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Reviewed by:
  • Centered on the Word: Literature, Scripture, and the Tudor-Stuart Middle Way
  • Andrew Barnaby
Daniel W. Doerksen and Christopher Hodgkins, eds. Centered on the Word: Literature, Scripture, and the Tudor-Stuart Middle Way. Newark, DE and Cranbury, NJ: University of Delaware Press/AUP, 2004. 368 pp. index. illus. tbls. $62.50. ISBN: 0-87413-843-4.

Centered on the Word takes as its central subject the intersection of three postulates concerning the representation of religious experience in early modern England: (1) that Calvinistic theology was closer to the mainstream of English [End Page 716] Protestantism than has been generally recognized; (2) that this theology has been reductively equated with the doctrine of predestination; and (3) that literary criticism has paid insufficient attention to the impact of Calvinism on early modern English writing. The fourteen essays collected here all in their way attempt to rectify these failures by exploring early modern English writing in the context of a word-centered piety that inflected a wide range of religious texts from the late-Elizabethan period to the early Interregnum.

While the essays vary in quality and persuasiveness, they are all serious, well-informed efforts to articulate how early modern writers — poets, preachers, playwrights — sought to "respond . . . to the divine model of the Word" (15), a Word now more available than ever in printed form. Individual essays focus almost exclusively on single (major) writers and, for the most part, single texts, a focus that is both a strength and a weakness of the volume as a whole. For while we get sustained attention to the complexly conceived arguments constructed by early modern literary masters, it often seems as though these authors were talking past each other even where they evince shared concerns. Just as oddly, especially for a volume explicitly devoted to examining issues hotly and quite publicly debated, the essays for the most part struggle to convey in a convincing manner how early modern religious controversy might have inspired the sort of passion that played itself out as violence: what was so much at stake that early modern Europeans were willing to kill each other in the name of the same God (and was there something peculiarly English that could produce heated rhetoric with less actual violence)? I might add that the essays show no interest in offering insight into the relationship between religion and social violence in our own world, a refusal that makes the volume as a whole feel decidedly, even purposefully, distant from modern concerns.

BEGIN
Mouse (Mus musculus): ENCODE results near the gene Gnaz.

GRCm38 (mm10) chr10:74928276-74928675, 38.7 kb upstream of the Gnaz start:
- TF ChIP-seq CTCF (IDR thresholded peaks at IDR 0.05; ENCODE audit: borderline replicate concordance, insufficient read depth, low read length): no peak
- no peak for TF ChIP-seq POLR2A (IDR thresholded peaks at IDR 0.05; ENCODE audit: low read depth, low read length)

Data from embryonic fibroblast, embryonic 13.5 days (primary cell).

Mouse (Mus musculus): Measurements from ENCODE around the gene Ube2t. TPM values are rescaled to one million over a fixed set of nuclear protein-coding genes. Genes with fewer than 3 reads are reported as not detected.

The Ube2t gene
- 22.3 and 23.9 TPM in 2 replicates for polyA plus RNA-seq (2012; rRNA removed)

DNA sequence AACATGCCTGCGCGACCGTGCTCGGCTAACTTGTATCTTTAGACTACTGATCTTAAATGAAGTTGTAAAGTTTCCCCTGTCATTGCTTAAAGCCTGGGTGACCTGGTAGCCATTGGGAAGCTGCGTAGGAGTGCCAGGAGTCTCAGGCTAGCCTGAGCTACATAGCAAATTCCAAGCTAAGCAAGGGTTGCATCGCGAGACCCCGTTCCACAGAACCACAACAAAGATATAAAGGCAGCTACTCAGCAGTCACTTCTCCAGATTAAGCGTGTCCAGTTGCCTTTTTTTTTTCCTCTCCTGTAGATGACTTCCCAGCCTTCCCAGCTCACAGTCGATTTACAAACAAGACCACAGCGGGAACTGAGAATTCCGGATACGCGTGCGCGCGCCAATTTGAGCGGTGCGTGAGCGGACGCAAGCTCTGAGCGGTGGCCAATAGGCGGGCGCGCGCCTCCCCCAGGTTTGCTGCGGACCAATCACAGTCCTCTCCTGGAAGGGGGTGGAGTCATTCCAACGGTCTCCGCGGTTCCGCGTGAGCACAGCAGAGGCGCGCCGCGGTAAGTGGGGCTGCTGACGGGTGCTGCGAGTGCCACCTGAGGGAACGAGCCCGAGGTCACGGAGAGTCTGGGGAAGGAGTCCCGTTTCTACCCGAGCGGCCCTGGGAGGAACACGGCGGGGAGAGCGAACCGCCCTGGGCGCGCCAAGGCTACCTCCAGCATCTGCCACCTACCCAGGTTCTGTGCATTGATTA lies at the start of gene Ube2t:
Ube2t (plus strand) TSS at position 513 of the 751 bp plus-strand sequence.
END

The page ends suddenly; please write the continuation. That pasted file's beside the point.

At a theoretical level, the essays are similarly behind the times. Methodologically, the essays all employ an old-fashioned philology in which meaning is understood as deriving from authorial intention. And such intentions are viewed as constructing arguments even where literary modes of representation are clearly at work. This is not to say that the essay writers show no interest in the rhetoric of literary form; they certainly do, especially when that involves questions of genre. But the essay writers never ask whether sermons, poems, and plays are all equally "literature," or whether early modern readers might have distinguished fictional from non-fictional writing or distinguished different sorts of writerly goals (e.g. entertainment from moral or spiritual edification). Equally problematic is the consistent lack of concern with whether meaning is always what is intended by an author or whether discursive patterns not simply put to use by an author (e.g. dominant cultural ideologies) might ever be understood as determining factors in the production of meaning. Thus, none of the essay writers bothers to ask how the religious "middle ground" was positioned in socioeconomic terms (did richCalvinists and poor Calvinists really see the world in the same way?). And when cultural issues rear their heads at all, they are treated in the most cursory way; thus, Daniel Doerksen can write in reference to European missionary activities in the [End Page 717] New World that "Donne and his fellow churchmen who participated in the Virginia Company did not care only for the Europeans, but wanted to spread what they really considered good news to all the peoples of the earth." Without any sense of irony, Doerksen concludes that Donne's "pastoral concern...


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pp. 716-718
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Archived 2009
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